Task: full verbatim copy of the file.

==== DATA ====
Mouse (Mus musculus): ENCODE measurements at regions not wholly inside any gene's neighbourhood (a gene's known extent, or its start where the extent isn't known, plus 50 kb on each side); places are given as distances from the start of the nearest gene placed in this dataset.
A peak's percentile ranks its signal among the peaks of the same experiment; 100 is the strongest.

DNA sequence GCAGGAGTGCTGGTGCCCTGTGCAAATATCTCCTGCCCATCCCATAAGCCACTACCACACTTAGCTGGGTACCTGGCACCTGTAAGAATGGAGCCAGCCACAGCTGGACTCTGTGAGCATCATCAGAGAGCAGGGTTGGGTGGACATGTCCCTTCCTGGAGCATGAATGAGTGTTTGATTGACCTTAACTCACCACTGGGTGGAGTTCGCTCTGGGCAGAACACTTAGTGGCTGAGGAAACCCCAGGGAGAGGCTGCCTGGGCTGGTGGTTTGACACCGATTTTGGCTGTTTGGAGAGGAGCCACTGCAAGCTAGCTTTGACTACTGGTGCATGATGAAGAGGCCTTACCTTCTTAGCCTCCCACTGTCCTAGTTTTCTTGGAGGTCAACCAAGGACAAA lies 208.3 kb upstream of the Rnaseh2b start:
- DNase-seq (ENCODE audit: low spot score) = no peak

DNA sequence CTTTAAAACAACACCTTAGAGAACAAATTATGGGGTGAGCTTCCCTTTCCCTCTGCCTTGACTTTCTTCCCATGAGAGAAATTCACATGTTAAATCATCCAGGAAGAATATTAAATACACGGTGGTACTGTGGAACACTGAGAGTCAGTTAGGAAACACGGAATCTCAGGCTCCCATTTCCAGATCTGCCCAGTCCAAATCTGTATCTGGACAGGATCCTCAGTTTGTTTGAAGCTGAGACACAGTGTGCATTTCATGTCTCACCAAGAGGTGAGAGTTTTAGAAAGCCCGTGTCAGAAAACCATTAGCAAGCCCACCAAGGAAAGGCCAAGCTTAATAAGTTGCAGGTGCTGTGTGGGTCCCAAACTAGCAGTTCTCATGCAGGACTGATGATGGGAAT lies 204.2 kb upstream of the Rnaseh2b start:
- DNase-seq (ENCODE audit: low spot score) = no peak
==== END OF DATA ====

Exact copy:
Mouse (Mus musculus): ENCODE measurements at regions not wholly inside any gene's neighbourhood (a gene's known extent, or its start where the extent isn't known, plus 50 kb on each side); places are given as distances from the start of the nearest gene placed in this dataset.
A peak's percentile ranks its signal among the peaks of the same experiment; 100 is the strongest.

DNA sequence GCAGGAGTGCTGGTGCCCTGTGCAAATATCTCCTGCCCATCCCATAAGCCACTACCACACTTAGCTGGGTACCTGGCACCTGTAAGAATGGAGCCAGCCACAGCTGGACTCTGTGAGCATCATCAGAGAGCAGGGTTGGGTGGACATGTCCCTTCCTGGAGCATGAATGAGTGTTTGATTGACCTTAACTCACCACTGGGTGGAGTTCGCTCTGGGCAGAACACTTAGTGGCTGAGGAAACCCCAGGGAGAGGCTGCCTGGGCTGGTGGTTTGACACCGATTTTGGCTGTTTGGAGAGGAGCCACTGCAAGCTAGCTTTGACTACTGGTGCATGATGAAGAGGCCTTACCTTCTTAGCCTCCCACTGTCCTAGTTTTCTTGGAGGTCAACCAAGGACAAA lies 208.3 kb upstream of the Rnaseh2b start:
- DNase-seq (ENCODE audit: low spot score) = no peak

DNA sequence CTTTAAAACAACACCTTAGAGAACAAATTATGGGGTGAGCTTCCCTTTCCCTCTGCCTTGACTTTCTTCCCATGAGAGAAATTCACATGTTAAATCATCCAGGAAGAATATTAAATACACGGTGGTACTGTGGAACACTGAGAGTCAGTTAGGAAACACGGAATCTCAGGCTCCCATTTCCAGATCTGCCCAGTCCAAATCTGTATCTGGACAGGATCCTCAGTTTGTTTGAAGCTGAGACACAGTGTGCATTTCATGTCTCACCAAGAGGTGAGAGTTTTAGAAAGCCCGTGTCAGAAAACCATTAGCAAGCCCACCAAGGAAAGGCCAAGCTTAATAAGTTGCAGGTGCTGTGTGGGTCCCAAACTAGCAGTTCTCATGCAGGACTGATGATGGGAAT lies 204.2 kb upstream of the Rnaseh2b start:
- DNase-seq (ENCODE audit: low spot score) = no peak